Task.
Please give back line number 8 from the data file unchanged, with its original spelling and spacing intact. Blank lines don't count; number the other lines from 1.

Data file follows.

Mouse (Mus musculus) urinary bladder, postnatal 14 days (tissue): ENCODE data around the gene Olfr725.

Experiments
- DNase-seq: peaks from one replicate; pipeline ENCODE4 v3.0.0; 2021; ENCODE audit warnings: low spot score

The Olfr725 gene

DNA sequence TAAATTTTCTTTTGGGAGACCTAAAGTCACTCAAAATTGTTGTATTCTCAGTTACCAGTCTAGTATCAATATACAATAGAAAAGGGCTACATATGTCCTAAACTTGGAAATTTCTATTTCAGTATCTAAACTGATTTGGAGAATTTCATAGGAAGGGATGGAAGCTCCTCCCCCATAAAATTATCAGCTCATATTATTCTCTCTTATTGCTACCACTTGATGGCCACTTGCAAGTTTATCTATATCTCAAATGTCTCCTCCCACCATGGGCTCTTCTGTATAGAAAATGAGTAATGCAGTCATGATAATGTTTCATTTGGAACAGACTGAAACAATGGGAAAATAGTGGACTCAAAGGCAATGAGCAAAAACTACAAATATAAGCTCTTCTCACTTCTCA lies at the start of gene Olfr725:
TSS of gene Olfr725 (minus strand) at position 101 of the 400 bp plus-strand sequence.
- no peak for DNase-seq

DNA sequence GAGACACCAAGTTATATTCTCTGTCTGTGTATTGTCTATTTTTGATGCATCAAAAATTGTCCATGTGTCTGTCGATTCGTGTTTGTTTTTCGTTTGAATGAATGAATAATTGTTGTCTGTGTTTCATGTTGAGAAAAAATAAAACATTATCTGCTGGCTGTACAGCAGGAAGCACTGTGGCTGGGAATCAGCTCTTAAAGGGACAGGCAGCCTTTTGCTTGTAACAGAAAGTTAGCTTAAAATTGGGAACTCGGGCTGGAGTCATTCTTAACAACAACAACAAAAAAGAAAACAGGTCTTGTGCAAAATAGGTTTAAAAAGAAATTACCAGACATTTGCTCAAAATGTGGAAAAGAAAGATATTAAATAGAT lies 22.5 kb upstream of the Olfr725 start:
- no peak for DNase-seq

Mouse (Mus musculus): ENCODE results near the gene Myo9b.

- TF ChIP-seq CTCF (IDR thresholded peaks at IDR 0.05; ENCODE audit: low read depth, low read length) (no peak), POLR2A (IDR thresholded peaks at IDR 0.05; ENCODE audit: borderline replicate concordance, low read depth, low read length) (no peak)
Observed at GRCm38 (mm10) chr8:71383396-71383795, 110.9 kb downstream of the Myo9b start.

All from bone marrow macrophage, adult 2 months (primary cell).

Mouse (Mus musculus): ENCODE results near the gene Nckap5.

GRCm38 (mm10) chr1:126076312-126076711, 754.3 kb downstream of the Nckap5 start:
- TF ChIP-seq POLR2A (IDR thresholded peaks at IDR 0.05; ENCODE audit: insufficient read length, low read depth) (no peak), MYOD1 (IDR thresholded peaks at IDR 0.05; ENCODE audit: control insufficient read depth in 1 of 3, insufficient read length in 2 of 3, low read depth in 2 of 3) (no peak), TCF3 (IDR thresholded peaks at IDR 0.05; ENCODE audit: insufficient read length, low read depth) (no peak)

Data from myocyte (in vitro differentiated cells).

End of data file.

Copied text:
DNA sequence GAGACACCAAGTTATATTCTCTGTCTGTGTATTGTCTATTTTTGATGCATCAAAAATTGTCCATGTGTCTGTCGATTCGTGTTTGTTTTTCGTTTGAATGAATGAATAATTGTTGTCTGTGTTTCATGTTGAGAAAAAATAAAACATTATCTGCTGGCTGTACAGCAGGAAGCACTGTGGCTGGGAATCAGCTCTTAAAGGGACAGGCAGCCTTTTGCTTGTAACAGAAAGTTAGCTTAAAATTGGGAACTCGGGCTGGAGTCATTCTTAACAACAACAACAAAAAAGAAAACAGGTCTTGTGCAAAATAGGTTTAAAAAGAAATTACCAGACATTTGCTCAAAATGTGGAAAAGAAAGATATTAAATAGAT lies 22.5 kb upstream of the Olfr725 start: